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Kids research toys CES

Mary McIlrath, Senior Vice President

What’s been interesting for YouthBeat® to observe over the last couple of years is how technology development has changed course.  For most of the 20-tens, the race was on for toy and technology companies to introduce coding toys to increasingly younger children.  Now that such options exist even for preschoolers, manufacturers are turning their attention to the ambience of the technology experience for kids and families. They want to provide authentically enjoyable, playful experiences and to encourage face-to-face human interaction, if the desired outcomes are measurable math and reading skill development, or just a good time.  It’s a more thoughtful approach than we’ve seen in the last couple of years.

Here are YouthBeat’s top takeaways from this year’s Las Vegas confab:

1.    The Cool New Toys

While there were lots of robotics and custom-modular-kits on display, putting the “A” in STEAM, YouthBeat® was most impressed with the developers who have listened to concerns about the isolation of children using digital devices.  They’re actively using technology to help youth engage with other real humans in their presence.

Pictionary Air, the augmented reality (AR) app from Mattel, uses an ordinary smartone camera to show the illustrator as well as the “air drawings” they make for the rest of the game’s participants.  No huge easels and paper at home? No problem, family game night is on!

Amico, the new gaming “console” from Intellivision (launching October 2020), is affordable at $200 and family-friendly in several ways. It comes with two controllers, though up to an additional six virtual ones can be added by downloading an app to smart devices. It’s portable—Sally can take it over to a friend’s house and access all of her games. It doesn’t tempt kids with in-app purchases.  And, a quarter of its library is “retro reimagined” games that parents will recall fondly, like Frogger, modernized for all-family enjoyment. Nintendo Switch had best be looking over its shoulder.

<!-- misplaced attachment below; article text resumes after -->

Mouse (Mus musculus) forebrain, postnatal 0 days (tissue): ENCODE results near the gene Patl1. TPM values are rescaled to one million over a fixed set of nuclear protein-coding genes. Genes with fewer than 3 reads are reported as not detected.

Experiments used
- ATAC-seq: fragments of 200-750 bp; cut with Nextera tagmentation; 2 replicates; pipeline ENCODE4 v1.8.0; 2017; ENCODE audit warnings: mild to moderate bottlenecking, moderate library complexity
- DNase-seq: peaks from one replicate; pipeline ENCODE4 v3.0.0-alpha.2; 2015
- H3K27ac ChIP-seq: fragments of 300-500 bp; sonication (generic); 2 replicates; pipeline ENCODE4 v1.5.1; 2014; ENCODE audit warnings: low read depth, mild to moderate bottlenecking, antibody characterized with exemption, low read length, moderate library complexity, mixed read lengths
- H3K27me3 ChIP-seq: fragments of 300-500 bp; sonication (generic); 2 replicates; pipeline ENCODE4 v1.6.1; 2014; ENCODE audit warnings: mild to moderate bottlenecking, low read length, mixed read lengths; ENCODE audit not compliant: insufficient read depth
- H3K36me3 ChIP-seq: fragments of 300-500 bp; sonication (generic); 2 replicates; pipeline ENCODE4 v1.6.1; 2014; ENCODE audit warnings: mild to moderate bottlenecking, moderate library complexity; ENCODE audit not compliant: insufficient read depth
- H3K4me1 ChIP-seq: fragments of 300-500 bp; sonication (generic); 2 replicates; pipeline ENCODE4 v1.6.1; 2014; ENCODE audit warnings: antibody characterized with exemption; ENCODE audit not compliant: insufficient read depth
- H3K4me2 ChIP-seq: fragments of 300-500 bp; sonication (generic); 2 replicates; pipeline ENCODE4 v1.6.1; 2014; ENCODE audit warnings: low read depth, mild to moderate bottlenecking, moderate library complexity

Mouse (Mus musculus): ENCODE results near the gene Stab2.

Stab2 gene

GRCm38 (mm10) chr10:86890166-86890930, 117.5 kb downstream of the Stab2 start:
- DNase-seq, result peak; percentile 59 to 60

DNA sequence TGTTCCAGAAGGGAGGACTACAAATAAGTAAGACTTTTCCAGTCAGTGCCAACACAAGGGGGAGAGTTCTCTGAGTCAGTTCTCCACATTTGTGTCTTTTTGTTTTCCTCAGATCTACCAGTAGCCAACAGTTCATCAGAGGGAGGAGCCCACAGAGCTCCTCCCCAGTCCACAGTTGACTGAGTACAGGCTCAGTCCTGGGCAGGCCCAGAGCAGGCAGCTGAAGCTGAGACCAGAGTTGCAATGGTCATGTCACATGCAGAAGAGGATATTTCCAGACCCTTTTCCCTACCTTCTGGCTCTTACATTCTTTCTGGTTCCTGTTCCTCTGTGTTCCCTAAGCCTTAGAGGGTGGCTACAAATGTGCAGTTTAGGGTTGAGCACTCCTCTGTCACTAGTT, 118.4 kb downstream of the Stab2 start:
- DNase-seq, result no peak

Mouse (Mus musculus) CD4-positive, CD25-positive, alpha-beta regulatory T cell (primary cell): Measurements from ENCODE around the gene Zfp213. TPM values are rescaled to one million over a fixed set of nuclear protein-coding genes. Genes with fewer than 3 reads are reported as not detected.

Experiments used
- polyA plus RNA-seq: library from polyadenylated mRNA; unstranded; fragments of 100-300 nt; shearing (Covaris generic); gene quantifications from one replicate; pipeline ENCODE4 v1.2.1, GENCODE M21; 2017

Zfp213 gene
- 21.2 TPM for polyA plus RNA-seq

Possibly the coolest new solitary toy at CES is Tori’s catapult.  It took a while for YouthBeat® to get the hang of using it.  The physical toy (outside the digital space) is placed on a smart pad and aimed at a tablet screen to launch “stones” and solve logic puzzles. It’s a learning game that bridges right- and left-brain thinking and allows customization of the digital environment. Did we mention that it lets the user chuck stones at targets?  Really fun.

2.    Voice Activation Is the New Black

Alexa, Google Assistant and other smart speakers are proliferating in U.S. homes (1/3 of youth ages 6-18 live in a home with one, according to YouthBeat® data*). These can now activate other peripheral devices, and toy and game developers are all talking about their plans for voice-activated play and learning.  Parents like voice activation because they don’t feel guilty about extra “screen time” during the child’s use.  Smart speakers can also aid in-person board gameplay by arbitrating rule disputes and serving as game master while families play together. That underscores the “less techy” feeling.

Developers are also talking about how today’s Gen Alpha are growing up taking technology for granted (e.g., if Dad misses an exit, the GPS will “reroute” automatically, and YouTube is always available for a math tutorial).  Similarly, kids are used to talking to their smart speaker and having it recognize them, politely acquiesce to their requests, and give them the knowledge they’re seeking. It’s an interesting corollary to the “never alone” insight we discovered a few years ago with smart baby monitors allowing streaming devices to read or sing fussy babies back to sleep.  Let’s keep an eye on this phenomenon as kids grow up with smart speakers as surrogate siblings/assistants.